Guide to happy and effective volunteering

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There are a lot of people wanting to work on Dreamwidth who are new to volunteering with a project like this. This is a decidedly good thing. The more people we have, the better. What it does mean, though, is that some people aren't familiar with the mindset of volunteering for an Open Source project, and expect things to be different than they are. This can mean frustrations all around. This little guide is just a few things to keep in mind, which should help make you both happier and more effective as a volunteer.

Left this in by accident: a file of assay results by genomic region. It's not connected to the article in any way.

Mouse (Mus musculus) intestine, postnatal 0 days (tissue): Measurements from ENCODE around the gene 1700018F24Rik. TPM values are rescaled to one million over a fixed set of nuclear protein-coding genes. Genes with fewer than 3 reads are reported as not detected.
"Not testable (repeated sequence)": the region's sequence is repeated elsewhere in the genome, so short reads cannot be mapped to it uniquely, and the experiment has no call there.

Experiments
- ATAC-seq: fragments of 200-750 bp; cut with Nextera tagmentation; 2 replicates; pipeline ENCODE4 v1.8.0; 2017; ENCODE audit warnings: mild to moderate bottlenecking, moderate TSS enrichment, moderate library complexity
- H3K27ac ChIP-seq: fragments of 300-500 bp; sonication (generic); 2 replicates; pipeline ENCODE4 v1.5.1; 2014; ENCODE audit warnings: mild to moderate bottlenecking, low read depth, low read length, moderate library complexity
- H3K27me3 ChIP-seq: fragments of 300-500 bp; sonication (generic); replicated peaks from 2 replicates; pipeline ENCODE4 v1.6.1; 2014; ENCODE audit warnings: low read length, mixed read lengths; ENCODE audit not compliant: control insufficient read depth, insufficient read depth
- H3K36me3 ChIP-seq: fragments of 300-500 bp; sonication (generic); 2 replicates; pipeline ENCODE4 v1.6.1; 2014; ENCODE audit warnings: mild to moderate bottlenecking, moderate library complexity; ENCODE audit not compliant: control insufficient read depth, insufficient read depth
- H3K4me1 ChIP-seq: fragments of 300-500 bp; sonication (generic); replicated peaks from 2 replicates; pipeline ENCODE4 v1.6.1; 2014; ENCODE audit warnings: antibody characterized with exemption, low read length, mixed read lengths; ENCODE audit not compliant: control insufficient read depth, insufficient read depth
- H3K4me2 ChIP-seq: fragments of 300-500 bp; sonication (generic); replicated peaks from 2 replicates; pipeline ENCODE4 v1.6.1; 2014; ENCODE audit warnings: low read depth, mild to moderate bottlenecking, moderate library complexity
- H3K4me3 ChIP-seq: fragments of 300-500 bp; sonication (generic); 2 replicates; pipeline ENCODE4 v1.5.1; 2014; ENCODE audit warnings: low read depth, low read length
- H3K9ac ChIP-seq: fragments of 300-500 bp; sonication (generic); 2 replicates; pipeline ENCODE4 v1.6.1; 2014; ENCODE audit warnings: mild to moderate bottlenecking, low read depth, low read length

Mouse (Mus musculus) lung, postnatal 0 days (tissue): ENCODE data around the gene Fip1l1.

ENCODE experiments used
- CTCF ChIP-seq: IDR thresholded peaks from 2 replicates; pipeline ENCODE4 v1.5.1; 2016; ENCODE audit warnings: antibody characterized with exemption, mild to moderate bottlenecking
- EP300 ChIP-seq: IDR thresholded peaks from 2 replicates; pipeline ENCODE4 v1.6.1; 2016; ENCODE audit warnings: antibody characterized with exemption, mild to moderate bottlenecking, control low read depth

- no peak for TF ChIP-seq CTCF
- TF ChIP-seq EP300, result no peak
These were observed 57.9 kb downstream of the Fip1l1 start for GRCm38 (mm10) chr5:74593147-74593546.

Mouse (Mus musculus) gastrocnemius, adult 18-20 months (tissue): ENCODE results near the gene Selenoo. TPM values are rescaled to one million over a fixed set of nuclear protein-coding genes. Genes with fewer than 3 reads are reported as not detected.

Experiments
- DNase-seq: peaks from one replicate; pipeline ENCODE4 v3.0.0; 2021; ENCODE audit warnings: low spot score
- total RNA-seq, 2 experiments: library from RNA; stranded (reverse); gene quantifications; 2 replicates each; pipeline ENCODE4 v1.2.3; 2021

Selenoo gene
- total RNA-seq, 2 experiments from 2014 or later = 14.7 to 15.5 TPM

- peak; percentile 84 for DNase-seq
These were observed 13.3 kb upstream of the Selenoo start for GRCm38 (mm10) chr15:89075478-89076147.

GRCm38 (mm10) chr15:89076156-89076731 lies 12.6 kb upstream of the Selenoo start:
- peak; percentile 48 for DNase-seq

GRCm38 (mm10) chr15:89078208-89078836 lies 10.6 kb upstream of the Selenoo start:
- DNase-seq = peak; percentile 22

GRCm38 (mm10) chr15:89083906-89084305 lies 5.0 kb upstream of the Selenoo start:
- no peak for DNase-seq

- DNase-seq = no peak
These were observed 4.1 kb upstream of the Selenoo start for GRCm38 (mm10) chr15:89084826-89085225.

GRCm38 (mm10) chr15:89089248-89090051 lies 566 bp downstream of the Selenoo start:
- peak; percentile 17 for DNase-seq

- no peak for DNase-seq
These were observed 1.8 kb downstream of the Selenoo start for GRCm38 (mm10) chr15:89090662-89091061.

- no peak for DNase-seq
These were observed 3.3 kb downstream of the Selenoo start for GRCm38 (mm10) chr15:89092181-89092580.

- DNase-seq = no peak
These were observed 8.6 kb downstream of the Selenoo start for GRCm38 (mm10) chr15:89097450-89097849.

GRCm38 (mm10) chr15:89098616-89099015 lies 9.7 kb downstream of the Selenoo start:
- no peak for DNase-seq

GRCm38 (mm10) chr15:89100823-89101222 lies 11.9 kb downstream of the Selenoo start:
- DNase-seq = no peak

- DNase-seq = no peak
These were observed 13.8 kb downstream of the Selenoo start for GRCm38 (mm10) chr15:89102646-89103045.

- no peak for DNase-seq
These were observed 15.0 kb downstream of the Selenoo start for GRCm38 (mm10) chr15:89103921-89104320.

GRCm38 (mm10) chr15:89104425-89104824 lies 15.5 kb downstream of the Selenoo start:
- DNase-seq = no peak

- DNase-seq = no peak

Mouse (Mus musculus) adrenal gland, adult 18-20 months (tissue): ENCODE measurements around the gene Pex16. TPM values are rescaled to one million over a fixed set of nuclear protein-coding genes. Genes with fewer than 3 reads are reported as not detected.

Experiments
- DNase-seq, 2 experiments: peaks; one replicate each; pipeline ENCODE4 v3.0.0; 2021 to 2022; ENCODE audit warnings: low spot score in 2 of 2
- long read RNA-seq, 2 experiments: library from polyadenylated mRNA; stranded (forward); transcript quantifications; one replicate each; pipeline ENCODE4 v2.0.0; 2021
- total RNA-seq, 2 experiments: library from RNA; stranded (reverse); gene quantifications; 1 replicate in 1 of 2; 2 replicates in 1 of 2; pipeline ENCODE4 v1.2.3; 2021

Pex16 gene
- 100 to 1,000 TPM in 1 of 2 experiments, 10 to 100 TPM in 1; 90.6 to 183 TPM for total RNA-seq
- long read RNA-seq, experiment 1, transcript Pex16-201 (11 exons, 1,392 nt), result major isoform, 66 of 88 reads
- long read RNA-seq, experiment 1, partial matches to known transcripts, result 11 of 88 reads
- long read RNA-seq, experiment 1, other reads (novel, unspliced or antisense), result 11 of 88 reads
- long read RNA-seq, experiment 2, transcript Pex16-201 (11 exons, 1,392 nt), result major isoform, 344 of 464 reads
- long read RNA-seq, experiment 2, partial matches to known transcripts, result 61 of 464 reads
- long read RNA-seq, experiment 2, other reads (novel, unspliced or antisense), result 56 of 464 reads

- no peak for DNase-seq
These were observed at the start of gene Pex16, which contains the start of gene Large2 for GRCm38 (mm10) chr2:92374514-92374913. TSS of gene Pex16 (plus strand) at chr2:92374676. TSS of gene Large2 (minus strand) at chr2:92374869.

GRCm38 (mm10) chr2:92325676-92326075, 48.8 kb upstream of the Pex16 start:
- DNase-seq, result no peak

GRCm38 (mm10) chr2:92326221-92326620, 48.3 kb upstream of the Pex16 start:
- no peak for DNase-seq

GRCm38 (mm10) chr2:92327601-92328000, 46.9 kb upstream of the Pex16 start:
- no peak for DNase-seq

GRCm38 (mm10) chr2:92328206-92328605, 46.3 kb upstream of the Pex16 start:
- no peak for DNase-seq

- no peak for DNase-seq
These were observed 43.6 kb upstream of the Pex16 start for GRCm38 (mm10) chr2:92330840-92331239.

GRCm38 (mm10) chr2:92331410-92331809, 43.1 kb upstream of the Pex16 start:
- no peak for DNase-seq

Remember that we aren't building a site just for one specific use

Lots of people get caught up in the way they use or want to use the site, and think that everyone else uses it or should use it in the same way. This isn't the case, though -- everyone uses the site differently, and what might be incredibly helpful to one person might completely break the site for someone else. Remember, as you suggest things, that your particular use case is just one of many, and Dreamwidth's owners -- the ones who set the development priorities -- have to balance everyone's wants and needs. When you're proposing suggestions, always ask yourself: does this benefit people outside my particular sub-group? If it doesn't, effort will probably go elsewhere first.

Share your ideas, but don't grow attached to them